Sweden’s first female prime minister quits hours later

COPENHAGEN -- Magdalena Andersson, Sweden's first female prime minster, resigned Wednesday following a budget defeat in Parliament. Her coalition partner, the Greens, had also left the two-party minority government.

Sweden’s first female prime minister quits hours later

COPENHAGEN -- Magdalena Andersson, Sweden's first female prime minster, resigned Wednesday following a budget defeat in Parliament. Her coalition partner, the Greens, had also left the two-party minority government.

The budget proposal of the government was rejected by the opposition, which included the right-wing populist Sweden Democrats. The neo Nazi movement is the root of Sweden's third largest party. Vote was 154 to 143 in favor the opposition's budget proposal.

Andersson, the leader of the Social Democratic party decided that it was better to step down than seven hours after making history as the first woman to lead the country.

Andersson stated that it was about respect but that he also didn't want to lead a government where legitimacy could be questioned.

Andersson was briefly prime minister and finance minister.

Norlen (the speaker of Sweden's 349-seat parliament) said that he would contact eight Swedish party leaders "to discuss" the situation. He will then announce the next steps.

Andersson stated that a coalition government should be dissolved if a party leaves the government. It is important to try again, despite the fact that the parliamentary situation has not changed.

Even though the Green Party withdrew its support for her government it stated that it was ready to back Andersson in a new vote.

The Greens however stated that it was in their best interest to withdraw support for her following the defeat of the budget in parliament.

"We have a strong party behind us and we cannot sit in a government that implements a policy (the Sweden Democrats), negotiated. Marta Stenevi, spokesperson for the Green Party, stated that we must look at our voters and feel pride. The party chose to resign.

Per Bolund, the other spokesperson for Green Party, stated that "that is something that we deeply regret."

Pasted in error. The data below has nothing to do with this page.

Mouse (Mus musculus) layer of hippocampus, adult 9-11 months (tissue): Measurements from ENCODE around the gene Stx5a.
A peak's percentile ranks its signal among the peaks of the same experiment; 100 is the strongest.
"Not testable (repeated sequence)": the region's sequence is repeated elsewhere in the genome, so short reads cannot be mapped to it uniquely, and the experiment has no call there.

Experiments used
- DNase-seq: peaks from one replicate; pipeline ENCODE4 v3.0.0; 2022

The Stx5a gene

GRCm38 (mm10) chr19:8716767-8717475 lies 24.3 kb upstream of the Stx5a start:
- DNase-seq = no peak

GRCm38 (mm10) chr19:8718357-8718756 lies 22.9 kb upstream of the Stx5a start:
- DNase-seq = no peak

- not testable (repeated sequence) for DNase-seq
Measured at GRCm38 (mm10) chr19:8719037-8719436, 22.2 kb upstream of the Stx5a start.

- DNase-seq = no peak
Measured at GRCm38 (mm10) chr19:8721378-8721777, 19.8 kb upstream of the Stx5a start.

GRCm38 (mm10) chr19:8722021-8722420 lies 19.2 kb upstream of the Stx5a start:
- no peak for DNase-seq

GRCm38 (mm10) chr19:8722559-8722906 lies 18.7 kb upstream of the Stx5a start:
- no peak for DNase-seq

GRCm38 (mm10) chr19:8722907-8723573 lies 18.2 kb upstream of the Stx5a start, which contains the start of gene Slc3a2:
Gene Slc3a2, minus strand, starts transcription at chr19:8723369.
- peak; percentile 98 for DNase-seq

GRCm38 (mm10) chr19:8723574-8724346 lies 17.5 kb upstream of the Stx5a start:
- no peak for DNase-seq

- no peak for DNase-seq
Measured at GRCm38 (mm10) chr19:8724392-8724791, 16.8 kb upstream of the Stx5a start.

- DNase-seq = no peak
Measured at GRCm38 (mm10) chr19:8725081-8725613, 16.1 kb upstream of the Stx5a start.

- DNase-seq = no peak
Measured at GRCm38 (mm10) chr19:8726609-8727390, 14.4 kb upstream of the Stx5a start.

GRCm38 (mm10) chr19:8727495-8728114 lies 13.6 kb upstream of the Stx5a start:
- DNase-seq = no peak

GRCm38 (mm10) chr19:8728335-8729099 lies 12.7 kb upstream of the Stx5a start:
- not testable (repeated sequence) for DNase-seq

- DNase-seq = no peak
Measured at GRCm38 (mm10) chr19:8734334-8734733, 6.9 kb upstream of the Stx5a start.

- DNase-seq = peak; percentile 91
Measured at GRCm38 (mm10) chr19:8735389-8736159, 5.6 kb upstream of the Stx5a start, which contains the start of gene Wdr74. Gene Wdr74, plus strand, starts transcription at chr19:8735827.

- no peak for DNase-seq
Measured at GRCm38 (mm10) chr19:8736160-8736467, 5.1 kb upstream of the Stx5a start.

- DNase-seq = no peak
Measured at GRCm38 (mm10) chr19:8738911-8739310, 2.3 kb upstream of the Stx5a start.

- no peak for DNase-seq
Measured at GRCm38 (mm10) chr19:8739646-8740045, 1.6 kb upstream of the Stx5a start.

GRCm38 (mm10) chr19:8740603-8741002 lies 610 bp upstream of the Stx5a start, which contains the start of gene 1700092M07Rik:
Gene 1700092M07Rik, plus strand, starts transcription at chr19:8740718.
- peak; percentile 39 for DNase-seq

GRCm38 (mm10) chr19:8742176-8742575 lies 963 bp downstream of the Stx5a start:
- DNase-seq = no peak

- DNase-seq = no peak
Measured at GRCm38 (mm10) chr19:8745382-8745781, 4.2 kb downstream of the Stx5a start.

Andersson stated earlier in the day that she could "govern" the country using the budget of the opposition.

Although the budget approved was based on the government’s proposal, only a little over 20 billion Kronor ($2.2 Billion) of the 74 billion Kronor ($8.2 Billion) that the government wanted for reforms will be distributed next year, according to Swedish broadcaster SVT. The budget approved aims to reduce taxes, increase salaries for police officers, and give more money to different parts of Sweden's judiciary.

The appointment of Andersson as prime minister marked a significant milestone for Sweden. Although Sweden has been regarded for many decades as one the most progressive European countries in terms of gender relations, it had never had a woman at the top of its political ranks.

Andersson was selected to succeed Stefan Lofven, who had already resigned earlier this year.

An earlier day, 117 legislators voted for Andersson while 174 voted against her appointment. 57 lawmakers abstained and one lawmaker absent.

The Swedish Constitution allows prime ministers to be named and can govern so long as there is a parliamentary majority (minimum 175 legislators) against them.

The next general election in Sweden is scheduled for September 11.

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